The Suicide Club

The Suicide Club

Three misfits – close to genius, close to the brink – come together in a desperate love triangle.

When Bright is suddenly catapulted to fame, he can’t cope with the pressure. He decides to end it all by jumping from the 20th floor of a high-rise on his twentieth birthday. But he’s saved by the quirky, eccentric Gibby. Soon the two boys find themselves in a love triangle, vying for the attention of the beautiful, fragile, unreachable Lace.

The three travel from England to a beautiful old spa town in Bavaria. Here, in an experimental psychiatric institution under the colourful Dr Geoffrey, the pressure mounts.

Unflinching, but tender and often humorous, The Suicide Club explores the last taboo in our society – as well as our deep human desire to connect. Why do we feel the need to extinguish our lives? Is it possible to save the people we love?

‘This is writing fuelled by a vivid energy. . . sophisticated, gritty fiction that readers will be pleased to encounter.’
– Paul Little, North & South

‘Sarah Quigley’s latest novel tackles a serious contemporary issue – youth suicide – with a light and thought provoking touch. . . . With a cast of likable quirky characters, liberal use of black humour, and the occasional almost farcical event, Quigley still manages to give the subject matter the respect it deserves. Very clever and very readable.’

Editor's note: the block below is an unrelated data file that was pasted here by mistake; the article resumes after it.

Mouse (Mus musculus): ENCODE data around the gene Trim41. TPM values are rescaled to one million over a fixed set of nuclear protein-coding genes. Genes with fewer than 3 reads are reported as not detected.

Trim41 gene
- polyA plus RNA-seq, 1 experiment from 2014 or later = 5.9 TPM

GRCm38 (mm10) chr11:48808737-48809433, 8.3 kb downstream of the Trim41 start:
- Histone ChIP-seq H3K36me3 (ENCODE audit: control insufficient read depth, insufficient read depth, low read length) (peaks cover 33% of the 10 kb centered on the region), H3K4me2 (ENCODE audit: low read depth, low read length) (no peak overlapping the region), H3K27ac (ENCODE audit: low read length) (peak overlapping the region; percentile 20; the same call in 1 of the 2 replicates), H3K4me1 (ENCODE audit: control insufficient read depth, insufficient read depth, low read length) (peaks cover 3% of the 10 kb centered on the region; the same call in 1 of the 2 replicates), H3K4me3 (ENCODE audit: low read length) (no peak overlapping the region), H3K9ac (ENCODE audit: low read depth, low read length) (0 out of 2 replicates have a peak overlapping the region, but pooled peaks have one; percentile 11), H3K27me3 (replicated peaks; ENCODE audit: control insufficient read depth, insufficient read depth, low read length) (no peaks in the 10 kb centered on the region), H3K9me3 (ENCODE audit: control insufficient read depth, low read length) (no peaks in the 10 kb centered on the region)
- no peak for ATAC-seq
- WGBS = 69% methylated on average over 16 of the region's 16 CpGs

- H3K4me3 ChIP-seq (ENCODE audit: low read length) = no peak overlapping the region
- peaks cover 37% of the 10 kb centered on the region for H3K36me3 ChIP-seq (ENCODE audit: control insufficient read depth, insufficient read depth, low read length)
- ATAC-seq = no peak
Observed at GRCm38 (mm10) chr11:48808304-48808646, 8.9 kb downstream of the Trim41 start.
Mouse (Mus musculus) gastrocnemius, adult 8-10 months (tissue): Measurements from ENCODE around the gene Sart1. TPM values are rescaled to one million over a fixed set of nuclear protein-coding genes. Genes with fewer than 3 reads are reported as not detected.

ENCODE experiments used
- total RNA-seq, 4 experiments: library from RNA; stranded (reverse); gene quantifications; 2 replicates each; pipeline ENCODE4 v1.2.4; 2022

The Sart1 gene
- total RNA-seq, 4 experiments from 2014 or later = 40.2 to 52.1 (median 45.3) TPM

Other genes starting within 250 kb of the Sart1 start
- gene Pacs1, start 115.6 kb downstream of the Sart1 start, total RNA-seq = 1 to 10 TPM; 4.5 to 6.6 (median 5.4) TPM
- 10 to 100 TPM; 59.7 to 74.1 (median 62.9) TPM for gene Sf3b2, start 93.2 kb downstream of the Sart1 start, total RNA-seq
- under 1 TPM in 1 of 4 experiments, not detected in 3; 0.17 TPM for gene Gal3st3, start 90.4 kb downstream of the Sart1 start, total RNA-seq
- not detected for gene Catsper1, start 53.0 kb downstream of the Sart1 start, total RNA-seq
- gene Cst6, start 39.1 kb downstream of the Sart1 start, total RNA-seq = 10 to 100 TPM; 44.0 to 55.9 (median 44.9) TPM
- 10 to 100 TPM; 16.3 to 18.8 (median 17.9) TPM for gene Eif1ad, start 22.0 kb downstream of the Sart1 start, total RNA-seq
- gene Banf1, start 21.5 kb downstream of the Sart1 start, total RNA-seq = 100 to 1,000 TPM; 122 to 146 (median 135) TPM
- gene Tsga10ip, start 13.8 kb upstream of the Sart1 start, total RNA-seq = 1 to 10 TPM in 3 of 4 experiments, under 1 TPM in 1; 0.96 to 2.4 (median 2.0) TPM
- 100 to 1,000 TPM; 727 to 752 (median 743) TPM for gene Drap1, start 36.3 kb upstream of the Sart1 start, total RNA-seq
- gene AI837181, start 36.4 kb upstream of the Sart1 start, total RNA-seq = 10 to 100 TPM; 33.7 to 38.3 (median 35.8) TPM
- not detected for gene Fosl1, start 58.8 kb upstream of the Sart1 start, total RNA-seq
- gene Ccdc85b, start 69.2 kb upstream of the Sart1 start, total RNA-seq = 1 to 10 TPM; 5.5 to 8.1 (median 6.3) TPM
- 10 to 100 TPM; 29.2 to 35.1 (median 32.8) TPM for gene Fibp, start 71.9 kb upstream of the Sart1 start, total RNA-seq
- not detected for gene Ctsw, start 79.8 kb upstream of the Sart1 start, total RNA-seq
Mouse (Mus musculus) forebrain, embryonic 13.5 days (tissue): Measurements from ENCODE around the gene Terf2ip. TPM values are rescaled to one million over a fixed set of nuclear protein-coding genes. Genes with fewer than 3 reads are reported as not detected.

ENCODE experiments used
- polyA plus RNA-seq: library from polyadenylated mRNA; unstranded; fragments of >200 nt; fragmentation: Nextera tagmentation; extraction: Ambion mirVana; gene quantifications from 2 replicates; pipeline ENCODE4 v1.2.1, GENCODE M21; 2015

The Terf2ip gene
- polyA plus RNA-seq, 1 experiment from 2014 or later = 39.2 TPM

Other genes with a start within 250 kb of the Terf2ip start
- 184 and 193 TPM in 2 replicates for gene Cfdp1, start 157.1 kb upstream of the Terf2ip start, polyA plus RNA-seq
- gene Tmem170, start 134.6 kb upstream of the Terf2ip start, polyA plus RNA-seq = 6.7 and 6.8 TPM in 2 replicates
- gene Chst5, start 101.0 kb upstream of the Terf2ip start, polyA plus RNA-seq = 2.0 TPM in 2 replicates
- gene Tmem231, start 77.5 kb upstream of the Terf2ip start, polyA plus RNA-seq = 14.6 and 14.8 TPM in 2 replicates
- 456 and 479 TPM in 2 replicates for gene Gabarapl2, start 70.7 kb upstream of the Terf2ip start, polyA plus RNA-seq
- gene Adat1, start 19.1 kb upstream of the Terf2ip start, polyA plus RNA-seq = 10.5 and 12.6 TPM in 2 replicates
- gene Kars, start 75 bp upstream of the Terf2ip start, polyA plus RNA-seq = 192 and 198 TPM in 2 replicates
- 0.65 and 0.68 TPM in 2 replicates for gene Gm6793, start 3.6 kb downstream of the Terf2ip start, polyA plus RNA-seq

‘What a delight, now, to pick up Sarah Quigley’s The Suicide Club, and be transported to England and a cast of youthful, brilliant, yet fractured characters. . . . For Lace, “life is one long process of losing . . . Suicide is a tough, emotionally charged subject and Quigley pulls no punches. Yet she also writes with humour. Her characterisation of the minor players verges on farce. But it doesn’t diminish the subject’s seriousness. Rather, it relieves the darkness, shines a light on the “weirdness” of us all, and lifts the heart. . . . This book is beautifully written and thought provoking. This time next year it could well be Quigley standing on the Ockham New Zealand Book Awards stage.’
– Colleen Hawkes, Sunday Star-Times